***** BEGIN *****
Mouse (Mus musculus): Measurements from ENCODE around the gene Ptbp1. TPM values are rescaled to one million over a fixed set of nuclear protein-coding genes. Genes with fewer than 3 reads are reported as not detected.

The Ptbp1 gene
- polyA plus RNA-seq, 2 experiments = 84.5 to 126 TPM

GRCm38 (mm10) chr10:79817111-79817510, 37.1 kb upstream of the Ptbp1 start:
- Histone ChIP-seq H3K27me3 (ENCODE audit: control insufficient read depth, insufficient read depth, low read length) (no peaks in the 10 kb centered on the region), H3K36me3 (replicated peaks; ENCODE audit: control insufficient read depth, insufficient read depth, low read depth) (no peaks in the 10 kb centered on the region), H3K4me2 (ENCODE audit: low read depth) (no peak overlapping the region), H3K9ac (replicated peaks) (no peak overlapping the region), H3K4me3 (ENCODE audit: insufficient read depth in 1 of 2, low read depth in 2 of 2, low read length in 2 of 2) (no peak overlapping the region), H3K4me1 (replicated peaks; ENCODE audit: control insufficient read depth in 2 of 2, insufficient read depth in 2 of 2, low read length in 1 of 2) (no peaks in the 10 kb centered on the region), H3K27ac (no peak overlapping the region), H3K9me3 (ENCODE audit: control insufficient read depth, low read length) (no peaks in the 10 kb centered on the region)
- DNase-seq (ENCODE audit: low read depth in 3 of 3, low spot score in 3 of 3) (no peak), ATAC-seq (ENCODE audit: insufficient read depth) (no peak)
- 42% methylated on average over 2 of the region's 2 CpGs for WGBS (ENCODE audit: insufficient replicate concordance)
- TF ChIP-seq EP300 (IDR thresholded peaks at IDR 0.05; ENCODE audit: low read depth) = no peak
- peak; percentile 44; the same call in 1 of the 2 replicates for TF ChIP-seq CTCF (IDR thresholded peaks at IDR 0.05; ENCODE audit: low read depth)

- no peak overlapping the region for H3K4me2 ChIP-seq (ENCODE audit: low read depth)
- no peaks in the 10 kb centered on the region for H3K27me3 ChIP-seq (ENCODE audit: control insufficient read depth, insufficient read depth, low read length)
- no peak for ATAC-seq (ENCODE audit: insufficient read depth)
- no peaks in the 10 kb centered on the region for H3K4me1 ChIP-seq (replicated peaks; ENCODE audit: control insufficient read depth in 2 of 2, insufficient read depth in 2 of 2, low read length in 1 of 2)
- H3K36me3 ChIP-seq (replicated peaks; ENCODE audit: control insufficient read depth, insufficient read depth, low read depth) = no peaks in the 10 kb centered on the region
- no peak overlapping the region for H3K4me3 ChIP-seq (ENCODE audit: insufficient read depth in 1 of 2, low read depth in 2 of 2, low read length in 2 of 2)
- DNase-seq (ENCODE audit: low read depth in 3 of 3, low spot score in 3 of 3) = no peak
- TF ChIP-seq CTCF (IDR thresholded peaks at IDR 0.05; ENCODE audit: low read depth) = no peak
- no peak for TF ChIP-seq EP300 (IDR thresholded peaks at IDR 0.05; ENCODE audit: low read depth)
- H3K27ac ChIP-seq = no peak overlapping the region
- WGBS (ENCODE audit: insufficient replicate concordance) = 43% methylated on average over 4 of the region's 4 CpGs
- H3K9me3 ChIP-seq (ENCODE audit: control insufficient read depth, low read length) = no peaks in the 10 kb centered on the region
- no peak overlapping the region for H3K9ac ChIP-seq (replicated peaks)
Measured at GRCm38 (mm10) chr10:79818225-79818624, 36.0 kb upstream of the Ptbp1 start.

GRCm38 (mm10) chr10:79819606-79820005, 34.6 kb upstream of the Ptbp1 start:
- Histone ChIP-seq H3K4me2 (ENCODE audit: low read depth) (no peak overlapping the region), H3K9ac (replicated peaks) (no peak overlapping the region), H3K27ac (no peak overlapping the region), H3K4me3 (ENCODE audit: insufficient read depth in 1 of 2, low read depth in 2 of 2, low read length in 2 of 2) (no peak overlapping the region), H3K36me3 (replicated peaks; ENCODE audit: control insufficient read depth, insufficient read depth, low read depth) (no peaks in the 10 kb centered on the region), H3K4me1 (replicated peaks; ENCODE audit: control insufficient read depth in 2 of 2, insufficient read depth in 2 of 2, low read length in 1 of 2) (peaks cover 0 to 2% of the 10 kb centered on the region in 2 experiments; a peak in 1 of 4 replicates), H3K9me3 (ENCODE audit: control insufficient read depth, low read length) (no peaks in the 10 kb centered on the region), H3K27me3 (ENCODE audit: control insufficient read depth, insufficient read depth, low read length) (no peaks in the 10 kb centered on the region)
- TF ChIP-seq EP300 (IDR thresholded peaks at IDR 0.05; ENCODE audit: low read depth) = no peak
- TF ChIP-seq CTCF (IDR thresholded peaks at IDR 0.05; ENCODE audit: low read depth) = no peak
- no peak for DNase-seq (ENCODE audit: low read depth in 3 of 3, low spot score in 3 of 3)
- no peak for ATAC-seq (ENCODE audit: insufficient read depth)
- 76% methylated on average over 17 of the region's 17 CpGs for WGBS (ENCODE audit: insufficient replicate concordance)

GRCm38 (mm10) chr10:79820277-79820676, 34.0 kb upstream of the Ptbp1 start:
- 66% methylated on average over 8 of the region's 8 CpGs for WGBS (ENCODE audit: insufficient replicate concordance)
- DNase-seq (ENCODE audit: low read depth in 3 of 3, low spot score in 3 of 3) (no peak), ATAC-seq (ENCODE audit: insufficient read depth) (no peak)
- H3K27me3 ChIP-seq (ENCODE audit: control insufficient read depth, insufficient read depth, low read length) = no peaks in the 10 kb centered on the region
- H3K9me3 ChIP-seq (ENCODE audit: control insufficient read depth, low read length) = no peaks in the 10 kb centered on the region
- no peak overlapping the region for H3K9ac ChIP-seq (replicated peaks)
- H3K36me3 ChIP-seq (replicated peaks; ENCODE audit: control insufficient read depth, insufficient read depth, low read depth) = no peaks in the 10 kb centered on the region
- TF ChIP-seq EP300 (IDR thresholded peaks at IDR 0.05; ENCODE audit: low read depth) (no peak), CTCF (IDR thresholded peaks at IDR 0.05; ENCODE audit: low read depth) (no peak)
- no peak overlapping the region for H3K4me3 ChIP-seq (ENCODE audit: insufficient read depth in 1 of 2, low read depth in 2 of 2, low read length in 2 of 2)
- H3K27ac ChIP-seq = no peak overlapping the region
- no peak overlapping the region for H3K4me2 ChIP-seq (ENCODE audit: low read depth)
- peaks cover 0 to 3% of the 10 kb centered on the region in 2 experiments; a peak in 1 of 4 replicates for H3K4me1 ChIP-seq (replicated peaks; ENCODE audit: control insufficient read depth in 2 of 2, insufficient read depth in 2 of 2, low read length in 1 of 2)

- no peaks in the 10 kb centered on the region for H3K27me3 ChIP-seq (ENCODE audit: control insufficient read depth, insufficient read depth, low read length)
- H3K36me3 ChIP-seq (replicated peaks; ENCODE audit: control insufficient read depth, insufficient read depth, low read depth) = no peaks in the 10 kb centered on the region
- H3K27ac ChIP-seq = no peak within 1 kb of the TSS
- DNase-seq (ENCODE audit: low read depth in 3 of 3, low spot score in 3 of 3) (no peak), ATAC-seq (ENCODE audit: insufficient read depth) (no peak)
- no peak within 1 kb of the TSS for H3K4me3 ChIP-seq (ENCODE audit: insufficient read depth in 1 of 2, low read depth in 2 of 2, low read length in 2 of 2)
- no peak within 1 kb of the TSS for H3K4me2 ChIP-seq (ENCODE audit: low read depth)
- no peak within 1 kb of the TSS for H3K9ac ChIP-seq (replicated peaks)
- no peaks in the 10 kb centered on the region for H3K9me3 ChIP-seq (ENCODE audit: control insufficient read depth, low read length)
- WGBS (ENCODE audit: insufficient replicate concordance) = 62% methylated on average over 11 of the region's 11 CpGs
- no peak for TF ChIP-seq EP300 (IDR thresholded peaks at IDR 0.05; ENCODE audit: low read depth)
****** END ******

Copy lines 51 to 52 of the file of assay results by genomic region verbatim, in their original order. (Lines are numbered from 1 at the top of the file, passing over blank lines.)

- WGBS (ENCODE audit: insufficient replicate concordance) = 62% methylated on average over 11 of the region's 11 CpGs
- no peak for TF ChIP-seq EP300 (IDR thresholded peaks at IDR 0.05; ENCODE audit: low read depth)